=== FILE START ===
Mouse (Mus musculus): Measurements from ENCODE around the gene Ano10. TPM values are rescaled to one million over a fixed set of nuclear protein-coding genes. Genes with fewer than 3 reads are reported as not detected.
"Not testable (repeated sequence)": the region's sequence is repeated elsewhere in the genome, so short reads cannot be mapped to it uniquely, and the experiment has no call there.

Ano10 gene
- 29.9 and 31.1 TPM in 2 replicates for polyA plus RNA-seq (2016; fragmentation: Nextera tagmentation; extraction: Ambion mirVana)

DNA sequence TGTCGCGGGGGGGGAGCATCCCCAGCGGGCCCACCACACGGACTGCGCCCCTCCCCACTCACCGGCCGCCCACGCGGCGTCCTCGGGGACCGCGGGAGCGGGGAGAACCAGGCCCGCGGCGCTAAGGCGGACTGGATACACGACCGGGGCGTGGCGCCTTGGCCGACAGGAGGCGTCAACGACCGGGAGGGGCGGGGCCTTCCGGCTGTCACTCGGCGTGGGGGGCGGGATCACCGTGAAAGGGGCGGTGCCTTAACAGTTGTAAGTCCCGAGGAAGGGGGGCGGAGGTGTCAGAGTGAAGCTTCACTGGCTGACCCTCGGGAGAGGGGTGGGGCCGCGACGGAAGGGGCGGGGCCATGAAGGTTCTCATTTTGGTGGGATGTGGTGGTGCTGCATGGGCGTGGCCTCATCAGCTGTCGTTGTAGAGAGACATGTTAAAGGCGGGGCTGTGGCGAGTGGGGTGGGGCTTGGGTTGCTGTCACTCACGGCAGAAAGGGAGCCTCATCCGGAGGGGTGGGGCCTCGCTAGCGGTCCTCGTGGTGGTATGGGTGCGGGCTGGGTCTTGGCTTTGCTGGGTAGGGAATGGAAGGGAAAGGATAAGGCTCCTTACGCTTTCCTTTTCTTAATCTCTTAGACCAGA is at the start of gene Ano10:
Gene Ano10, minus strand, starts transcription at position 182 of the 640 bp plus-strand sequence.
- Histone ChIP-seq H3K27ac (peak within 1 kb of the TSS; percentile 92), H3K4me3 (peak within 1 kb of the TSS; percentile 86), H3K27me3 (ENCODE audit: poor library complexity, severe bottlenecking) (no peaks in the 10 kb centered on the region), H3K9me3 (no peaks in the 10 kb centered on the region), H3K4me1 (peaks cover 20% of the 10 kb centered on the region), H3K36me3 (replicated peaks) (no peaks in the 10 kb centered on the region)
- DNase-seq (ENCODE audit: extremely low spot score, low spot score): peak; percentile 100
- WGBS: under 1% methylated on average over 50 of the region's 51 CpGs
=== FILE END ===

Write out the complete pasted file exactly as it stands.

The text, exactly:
Mouse (Mus musculus): Measurements from ENCODE around the gene Ano10. TPM values are rescaled to one million over a fixed set of nuclear protein-coding genes. Genes with fewer than 3 reads are reported as not detected.
"Not testable (repeated sequence)": the region's sequence is repeated elsewhere in the genome, so short reads cannot be mapped to it uniquely, and the experiment has no call there.

Ano10 gene
- 29.9 and 31.1 TPM in 2 replicates for polyA plus RNA-seq (2016; fragmentation: Nextera tagmentation; extraction: Ambion mirVana)

DNA sequence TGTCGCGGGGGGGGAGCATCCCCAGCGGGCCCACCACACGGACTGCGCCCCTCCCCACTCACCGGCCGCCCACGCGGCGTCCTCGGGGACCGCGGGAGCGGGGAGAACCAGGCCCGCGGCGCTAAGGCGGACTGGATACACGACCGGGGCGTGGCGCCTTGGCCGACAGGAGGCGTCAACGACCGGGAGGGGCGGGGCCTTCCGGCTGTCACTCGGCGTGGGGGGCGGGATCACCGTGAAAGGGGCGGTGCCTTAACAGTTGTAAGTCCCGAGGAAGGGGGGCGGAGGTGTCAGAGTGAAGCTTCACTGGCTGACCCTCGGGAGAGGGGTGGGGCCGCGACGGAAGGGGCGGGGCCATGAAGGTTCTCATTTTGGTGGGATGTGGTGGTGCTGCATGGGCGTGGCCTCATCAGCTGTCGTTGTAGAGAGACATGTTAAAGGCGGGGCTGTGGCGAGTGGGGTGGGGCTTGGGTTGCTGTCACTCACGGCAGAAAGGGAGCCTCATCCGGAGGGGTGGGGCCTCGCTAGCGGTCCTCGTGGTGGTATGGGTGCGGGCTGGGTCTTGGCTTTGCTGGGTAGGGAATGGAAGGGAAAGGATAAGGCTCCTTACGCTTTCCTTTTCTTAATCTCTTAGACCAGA is at the start of gene Ano10:
Gene Ano10, minus strand, starts transcription at position 182 of the 640 bp plus-strand sequence.
- Histone ChIP-seq H3K27ac (peak within 1 kb of the TSS; percentile 92), H3K4me3 (peak within 1 kb of the TSS; percentile 86), H3K27me3 (ENCODE audit: poor library complexity, severe bottlenecking) (no peaks in the 10 kb centered on the region), H3K9me3 (no peaks in the 10 kb centered on the region), H3K4me1 (peaks cover 20% of the 10 kb centered on the region), H3K36me3 (replicated peaks) (no peaks in the 10 kb centered on the region)
- DNase-seq (ENCODE audit: extremely low spot score, low spot score): peak; percentile 100
- WGBS: under 1% methylated on average over 50 of the region's 51 CpGs